Following the resumptive appeal for attentiveness and obedience (v. 7 ), the father offers the same succinct advice as in 1:15 (cf. 4:15 ), here emphasized by a wordplay between ‘far’ and ‘near’ (v. 8 ). This advice is then reinforced by spelling out the consequences of liaison with her (vv. 9–14 ): the loss of dignity and honour (v. 9 ), of hard-earned wealth (v. 10 ), and of vigour and health (v. 11 ). This is the antithesis of Wisdom's benediction in 3:13–18 . The phrase ‘your years to the merciless’ (v. 9 ) is obscure. The Hebrew word ‘years’ may rather be connected with an Arabic word meaning ‘honour, dignity’. This gives a good parallel to the first line. ‘Merciless’ is masc. sing. and could be an allusion to Death as the cruel, merciless one. With the support of the LXX, it is sometimes emended to the plural, which might then be a reference to the seductress and her associates. ‘At the end of your life’ is literally ‘at the end’. It echoes v. 4 and more probably means ‘afterwards’, i.e. when the effects of vv. 9–10 are felt. The lament of the victim in vv. 12–14 illustrates the theme of rejecting wise counsel and learning the lesson too late (cf. 1:24–8 ). The reference to ruin before the public assembly (v. 14 ) might be a specific reference to punishment meted out by the lawcourt or may refer more generally to public denunciation and disgrace. Possibly behind the scene is the woman's husband (cf. 6:34–5 ), denouncing the offender in public (v. 14 ) and pressing for compensation (v. 10 ).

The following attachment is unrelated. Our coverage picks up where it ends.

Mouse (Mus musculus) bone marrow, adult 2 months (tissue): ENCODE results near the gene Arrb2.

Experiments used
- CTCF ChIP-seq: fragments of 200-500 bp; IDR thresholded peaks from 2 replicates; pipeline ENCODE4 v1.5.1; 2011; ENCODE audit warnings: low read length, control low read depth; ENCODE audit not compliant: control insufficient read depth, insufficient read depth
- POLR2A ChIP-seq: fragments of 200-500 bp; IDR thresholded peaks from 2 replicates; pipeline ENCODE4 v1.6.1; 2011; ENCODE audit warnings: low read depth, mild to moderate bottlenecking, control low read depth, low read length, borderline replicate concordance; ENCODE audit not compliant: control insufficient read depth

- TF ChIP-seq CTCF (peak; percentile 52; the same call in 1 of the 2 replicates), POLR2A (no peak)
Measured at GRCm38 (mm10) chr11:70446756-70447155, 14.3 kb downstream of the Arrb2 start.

Whereas the preceding verses primarily have in view young unmarried men, vv. 15–21 address the married man. They counsel that the best way of avoiding the temptation of the seductress is that he remain in love with his wife and derive sexual satisfaction from her. Drawing on imagery of water and its sources (cf. Song 4:15 ), v. 15 expresses the pleasure which a man should obtain through sexual intercourse with his wife. In v. 16 the ‘springs’ and ‘streams’ could allude to the waste that results from extramarital affairs or to the encouragement of the wife to infidelity through neglect. The image of the wife as a ‘graceful doe’ is symbolic of her beauty (v. 18; cf. Song 2:7 ), with which the husband should be intoxicated.

Reinforcing the appeals for a prudent weighing up of the consequences of liaison with the seductress, in v. 21 appeal is made to the scrutinizing eyes of the Lord (cf. 15:3; Job 31:4; 34:21 ) and his guardianship of the moral order. None the less, the concluding summary of the consequence of such indiscipline and folly is again expressed in terms of reaping what has been sown (cf. 1:19; 2:20–2 ). ‘Toils’ is literally ‘cords’. By threading a path to folly's door, a man is threading a noose around his own neck, like a senseless bird weaving the net that will ensnare it (cf. 1:17–19 ).

( 6:1–19 ) Four Warnings